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Anticipation for the 2014 World Cup in Brazil is close to reaching fever pitch ahead of the tournament kick off on June 12.

However, this is largely down to the fact that some stadiums and cities are still not ready to host games, including the venue for Thursday’s opening ceremony and fixture between Brazil and Croatia in Group A.

Sao Paulo was given this World Cup opener way back in October 2011, but the new Corinthians Arena is still yet to hold a full-capacity event, when FIFA usually prefers to hold at least three test events per venue.                                                                                                                                          

The stadium held a hastily scheduled second and final test fixture last Sunday, but construction work was still going on and seating for 20,000 fans was closed after failing to receive safety clearance from firefighters.



The substantial delays and safety problems at Corinthians Arena have been caused by numerous strikes and three tragic deaths. Two men were killed in November when a crane collapsed while carrying a huge roofing structure, before officials halted construction again in March when a worker fell to his death while installing temporary seating.


A total of eight people have now died in accidents during the building of Brazil's 12 World Cup arenas, compared to two deaths during the preparations for the 2010 World Cup in South Africa..

Last month, a 32-year-old construction worker was electrocuted while installing communications equipment at the new Arena Pantanal in Cuiaba, which also missed the original December 31 deadline for all host stadiums to be complete.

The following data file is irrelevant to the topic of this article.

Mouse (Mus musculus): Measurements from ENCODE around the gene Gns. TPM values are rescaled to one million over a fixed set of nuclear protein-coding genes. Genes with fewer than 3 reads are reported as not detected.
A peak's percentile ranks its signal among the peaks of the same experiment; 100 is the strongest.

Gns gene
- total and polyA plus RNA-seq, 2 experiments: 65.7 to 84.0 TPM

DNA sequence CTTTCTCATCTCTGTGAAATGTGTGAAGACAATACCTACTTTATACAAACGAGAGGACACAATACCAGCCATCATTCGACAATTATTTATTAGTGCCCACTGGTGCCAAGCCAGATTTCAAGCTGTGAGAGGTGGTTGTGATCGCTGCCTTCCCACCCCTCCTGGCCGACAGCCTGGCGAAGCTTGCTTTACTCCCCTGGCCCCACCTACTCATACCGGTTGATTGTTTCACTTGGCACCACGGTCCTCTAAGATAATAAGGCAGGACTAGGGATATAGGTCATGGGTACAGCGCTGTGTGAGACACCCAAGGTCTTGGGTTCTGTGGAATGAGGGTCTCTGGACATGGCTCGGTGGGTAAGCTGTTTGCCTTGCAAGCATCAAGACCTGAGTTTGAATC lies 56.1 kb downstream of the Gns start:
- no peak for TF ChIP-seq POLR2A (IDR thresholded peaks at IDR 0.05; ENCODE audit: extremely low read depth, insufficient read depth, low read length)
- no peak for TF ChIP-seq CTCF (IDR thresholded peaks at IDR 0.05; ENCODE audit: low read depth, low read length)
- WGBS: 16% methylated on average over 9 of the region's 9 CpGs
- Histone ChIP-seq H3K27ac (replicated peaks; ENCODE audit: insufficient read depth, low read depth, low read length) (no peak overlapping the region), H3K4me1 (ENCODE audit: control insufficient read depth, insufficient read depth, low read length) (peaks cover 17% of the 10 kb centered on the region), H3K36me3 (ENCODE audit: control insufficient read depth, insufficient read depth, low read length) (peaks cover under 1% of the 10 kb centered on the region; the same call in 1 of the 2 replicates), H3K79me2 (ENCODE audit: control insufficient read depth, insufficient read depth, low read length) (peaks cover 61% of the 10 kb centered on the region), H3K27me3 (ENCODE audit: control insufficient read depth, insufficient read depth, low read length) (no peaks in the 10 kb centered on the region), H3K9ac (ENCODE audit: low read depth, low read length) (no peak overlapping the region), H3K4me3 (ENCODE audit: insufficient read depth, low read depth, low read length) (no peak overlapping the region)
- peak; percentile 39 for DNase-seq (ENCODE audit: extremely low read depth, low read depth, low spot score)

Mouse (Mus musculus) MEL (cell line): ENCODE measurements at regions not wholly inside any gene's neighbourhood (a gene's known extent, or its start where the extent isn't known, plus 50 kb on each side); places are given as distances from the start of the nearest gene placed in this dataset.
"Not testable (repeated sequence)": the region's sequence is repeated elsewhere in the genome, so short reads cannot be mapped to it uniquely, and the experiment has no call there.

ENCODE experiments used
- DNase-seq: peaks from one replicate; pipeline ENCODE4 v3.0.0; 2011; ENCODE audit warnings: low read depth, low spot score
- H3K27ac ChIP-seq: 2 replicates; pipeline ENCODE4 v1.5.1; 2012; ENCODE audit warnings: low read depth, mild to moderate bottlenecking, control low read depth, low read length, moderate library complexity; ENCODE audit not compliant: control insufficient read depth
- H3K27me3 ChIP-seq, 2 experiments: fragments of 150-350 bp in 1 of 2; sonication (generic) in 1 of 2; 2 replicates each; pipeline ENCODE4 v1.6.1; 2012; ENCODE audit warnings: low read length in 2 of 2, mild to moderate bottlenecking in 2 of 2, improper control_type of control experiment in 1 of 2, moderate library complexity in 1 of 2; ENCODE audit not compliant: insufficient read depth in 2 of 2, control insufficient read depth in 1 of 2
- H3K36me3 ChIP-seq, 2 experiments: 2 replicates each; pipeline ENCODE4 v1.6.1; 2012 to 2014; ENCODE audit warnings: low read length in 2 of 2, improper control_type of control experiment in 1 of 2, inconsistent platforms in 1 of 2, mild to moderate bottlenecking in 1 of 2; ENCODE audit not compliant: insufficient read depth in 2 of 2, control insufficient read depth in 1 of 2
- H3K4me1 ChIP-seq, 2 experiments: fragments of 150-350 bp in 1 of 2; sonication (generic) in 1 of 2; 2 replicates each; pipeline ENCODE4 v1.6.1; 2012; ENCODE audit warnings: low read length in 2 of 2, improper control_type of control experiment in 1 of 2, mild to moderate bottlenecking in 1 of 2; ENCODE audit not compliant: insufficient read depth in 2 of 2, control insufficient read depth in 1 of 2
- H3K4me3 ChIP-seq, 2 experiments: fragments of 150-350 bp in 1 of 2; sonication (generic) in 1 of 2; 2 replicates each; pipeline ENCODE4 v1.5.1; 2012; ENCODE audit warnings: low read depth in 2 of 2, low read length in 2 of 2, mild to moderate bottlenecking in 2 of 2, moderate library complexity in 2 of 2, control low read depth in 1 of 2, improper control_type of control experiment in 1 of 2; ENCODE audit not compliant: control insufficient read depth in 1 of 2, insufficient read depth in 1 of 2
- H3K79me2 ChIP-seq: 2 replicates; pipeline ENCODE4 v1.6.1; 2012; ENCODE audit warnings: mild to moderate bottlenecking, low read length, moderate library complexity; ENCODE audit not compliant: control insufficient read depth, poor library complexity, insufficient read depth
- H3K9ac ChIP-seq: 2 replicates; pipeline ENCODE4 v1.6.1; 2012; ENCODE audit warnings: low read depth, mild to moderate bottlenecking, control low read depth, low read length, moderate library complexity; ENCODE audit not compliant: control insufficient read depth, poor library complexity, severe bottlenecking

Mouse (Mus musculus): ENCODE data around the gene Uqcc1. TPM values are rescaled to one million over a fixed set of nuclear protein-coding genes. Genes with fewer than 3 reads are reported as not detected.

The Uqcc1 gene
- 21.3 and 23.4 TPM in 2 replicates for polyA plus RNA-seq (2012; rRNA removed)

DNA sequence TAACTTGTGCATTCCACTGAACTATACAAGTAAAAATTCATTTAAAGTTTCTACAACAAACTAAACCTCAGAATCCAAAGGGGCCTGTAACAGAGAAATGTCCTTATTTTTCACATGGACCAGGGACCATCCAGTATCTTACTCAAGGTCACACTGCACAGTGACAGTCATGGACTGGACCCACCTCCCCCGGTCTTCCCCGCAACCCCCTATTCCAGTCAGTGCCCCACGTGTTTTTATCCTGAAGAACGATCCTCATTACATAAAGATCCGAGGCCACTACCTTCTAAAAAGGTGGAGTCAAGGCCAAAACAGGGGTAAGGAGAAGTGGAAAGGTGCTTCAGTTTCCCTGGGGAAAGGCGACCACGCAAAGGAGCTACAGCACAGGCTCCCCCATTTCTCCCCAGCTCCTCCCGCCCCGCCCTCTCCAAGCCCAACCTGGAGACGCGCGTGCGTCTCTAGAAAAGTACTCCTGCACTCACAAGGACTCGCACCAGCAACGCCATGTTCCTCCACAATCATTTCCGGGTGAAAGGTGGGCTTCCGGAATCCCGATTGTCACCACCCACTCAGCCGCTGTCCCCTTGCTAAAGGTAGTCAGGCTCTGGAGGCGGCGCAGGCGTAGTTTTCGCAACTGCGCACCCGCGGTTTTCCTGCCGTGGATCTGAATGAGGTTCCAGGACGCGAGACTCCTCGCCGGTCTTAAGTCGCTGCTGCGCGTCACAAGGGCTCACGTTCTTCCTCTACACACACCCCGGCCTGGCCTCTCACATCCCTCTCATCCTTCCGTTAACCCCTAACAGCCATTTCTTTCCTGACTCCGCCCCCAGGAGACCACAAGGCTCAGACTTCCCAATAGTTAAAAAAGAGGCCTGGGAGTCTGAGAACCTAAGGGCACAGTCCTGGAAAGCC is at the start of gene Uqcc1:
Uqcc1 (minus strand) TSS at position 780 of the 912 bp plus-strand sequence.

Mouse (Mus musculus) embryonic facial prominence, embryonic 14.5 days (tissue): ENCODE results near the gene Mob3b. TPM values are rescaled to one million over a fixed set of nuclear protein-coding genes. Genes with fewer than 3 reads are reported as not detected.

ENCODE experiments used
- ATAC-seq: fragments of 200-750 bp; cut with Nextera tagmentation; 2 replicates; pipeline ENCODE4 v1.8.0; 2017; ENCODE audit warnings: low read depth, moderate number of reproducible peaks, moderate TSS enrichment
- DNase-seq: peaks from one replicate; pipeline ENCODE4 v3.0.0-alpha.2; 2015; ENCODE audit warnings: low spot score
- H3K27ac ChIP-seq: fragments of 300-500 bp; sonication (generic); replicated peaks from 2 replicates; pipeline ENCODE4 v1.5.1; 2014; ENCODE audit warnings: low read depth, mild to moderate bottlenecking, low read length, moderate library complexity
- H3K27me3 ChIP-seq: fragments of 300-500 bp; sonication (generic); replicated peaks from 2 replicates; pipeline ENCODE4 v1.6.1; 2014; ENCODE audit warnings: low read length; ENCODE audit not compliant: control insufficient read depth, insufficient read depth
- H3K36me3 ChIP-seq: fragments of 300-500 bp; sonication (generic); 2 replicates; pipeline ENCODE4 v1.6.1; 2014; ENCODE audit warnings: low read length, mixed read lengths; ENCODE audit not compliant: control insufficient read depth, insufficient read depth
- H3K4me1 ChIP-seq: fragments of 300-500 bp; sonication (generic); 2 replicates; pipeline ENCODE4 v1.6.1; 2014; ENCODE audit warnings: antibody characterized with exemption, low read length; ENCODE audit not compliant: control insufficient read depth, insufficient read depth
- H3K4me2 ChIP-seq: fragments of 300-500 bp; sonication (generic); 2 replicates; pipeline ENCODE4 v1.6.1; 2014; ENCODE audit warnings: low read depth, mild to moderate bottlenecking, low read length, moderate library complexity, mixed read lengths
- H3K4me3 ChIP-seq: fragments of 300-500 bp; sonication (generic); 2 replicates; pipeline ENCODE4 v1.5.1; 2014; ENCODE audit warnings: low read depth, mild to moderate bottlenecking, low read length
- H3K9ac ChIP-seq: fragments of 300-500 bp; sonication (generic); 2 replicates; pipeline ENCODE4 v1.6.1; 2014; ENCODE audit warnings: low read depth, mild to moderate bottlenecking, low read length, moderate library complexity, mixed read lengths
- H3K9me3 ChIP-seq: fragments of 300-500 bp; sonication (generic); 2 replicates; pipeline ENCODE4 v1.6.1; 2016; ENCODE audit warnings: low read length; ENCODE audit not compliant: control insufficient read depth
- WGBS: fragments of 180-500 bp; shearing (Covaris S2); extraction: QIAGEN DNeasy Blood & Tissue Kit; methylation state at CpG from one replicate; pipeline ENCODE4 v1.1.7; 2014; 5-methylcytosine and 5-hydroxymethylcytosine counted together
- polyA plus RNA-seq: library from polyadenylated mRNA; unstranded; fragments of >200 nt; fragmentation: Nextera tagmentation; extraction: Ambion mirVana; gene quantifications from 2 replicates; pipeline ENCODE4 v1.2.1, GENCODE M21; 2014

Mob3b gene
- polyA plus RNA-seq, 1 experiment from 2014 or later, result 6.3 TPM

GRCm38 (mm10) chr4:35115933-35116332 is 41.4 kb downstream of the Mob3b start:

In February, a Portuguese man was killed by a crane part while working at the Arena Amazonia in Manaus. He was the third person to die in an accident at the north Brazilian stadium, where England will start their World Cup campaign against Italy on June 14.


These deaths have been blamed on local World Cup organisers cutting corners and ignoring health and safety procedures to get venues finished quicker, with stadiums in Curitiba, Natal and Porto Alegre still incomplete to varying degrees.


Infrastructure Concerns
Despite investing 25.8 billion reais (£6.8 billion) in cup-related infrastructure, organisers have also had to put off most of the upgrades originally promised for the tournament, from airports and buses to road works and car parks.

This has raised concerns over whether Brazil can safely cope with transport demands as an estimated 600,000 foreign fans and 3.1 million Brazilians are expected to travel across the country throughout the next month.

Tests on a long-awaited metro line in Salvador have also been suspended after a worker died in an accident and service is now set to begin June 11, on the eve of the World Cup opener.

The public’s frustration with these problems and the growing cost of hosting the World Cup have caused widespread protests in Brazil over the last couple of years, which looks set to continue long after the World Cup final on July 13.


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